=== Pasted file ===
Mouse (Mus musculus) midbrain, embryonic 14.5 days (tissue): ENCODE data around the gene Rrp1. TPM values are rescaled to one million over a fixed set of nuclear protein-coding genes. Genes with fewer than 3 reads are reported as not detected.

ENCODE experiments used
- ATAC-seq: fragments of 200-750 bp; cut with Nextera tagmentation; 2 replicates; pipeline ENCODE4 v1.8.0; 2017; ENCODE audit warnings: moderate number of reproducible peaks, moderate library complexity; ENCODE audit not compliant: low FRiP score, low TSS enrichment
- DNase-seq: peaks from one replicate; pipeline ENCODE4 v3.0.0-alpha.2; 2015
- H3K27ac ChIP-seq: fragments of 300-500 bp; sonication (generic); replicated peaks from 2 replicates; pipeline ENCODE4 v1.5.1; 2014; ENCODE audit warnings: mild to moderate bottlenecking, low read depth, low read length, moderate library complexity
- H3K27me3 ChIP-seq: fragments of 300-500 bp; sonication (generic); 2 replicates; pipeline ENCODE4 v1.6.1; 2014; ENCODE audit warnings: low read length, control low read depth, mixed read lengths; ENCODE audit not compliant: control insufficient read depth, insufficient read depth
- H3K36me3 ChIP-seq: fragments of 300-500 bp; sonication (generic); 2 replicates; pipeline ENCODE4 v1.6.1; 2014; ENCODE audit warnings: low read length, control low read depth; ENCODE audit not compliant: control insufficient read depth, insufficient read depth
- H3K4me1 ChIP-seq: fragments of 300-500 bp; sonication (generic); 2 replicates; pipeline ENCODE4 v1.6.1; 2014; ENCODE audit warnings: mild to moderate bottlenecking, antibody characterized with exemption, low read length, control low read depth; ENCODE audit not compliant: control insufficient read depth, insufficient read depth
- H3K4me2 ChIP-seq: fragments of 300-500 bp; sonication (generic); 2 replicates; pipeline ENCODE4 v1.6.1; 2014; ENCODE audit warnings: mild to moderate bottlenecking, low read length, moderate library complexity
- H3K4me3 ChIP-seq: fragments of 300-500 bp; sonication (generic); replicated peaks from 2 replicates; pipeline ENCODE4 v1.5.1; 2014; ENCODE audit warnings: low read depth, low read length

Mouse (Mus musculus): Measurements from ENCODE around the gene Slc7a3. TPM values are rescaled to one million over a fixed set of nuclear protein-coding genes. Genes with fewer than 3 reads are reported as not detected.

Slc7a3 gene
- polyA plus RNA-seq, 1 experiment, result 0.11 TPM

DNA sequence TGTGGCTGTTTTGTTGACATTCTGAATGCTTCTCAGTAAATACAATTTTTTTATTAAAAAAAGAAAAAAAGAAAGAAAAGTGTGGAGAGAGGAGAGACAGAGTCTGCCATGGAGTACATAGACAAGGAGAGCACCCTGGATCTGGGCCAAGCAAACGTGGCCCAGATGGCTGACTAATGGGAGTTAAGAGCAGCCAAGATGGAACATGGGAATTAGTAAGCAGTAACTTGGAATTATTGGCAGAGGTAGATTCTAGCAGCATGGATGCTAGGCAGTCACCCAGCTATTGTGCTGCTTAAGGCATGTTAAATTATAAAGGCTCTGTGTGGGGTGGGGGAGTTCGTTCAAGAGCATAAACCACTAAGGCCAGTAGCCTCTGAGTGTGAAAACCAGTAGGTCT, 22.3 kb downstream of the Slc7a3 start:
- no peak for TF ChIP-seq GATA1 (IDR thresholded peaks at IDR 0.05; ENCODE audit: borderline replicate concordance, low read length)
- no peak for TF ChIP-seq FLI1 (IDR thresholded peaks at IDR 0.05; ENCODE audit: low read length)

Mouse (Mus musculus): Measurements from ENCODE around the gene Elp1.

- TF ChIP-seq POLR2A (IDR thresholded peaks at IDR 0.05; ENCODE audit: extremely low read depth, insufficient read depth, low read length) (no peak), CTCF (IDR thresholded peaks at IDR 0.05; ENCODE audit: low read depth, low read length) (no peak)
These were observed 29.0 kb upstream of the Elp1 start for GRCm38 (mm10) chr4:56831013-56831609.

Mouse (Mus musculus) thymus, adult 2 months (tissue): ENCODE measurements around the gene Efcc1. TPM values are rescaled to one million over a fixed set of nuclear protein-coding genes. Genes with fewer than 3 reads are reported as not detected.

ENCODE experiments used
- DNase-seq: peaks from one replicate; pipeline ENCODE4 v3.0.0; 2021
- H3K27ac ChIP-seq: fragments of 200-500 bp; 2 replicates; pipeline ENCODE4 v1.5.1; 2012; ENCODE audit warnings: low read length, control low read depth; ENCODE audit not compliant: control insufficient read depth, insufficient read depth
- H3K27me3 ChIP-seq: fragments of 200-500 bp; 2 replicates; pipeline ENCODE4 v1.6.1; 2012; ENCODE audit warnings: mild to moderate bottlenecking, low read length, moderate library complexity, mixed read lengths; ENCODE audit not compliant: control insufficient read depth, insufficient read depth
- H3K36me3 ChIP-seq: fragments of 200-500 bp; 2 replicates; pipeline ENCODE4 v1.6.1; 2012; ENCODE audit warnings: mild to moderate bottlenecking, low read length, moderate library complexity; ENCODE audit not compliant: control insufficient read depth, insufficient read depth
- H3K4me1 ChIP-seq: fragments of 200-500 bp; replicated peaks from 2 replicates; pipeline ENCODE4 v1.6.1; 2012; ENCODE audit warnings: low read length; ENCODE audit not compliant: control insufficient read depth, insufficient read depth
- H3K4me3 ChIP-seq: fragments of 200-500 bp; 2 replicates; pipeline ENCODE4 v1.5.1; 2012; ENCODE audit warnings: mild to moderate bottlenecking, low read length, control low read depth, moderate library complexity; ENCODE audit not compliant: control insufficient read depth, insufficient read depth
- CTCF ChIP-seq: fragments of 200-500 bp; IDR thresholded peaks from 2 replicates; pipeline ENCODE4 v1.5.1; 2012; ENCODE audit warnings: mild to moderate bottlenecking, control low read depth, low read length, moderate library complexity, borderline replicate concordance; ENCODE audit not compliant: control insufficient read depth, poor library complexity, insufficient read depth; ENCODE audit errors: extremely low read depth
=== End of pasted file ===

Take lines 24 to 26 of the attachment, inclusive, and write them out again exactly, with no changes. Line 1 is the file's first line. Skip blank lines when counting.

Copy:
- H3K27me3 ChIP-seq: fragments of 200-500 bp; 2 replicates; pipeline ENCODE4 v1.6.1; 2012; ENCODE audit warnings: mild to moderate bottlenecking, low read length, moderate library complexity, mixed read lengths; ENCODE audit not compliant: control insufficient read depth, insufficient read depth
- H3K36me3 ChIP-seq: fragments of 200-500 bp; 2 replicates; pipeline ENCODE4 v1.6.1; 2012; ENCODE audit warnings: mild to moderate bottlenecking, low read length, moderate library complexity; ENCODE audit not compliant: control insufficient read depth, insufficient read depth
- H3K4me1 ChIP-seq: fragments of 200-500 bp; replicated peaks from 2 replicates; pipeline ENCODE4 v1.6.1; 2012; ENCODE audit warnings: low read length; ENCODE audit not compliant: control insufficient read depth, insufficient read depth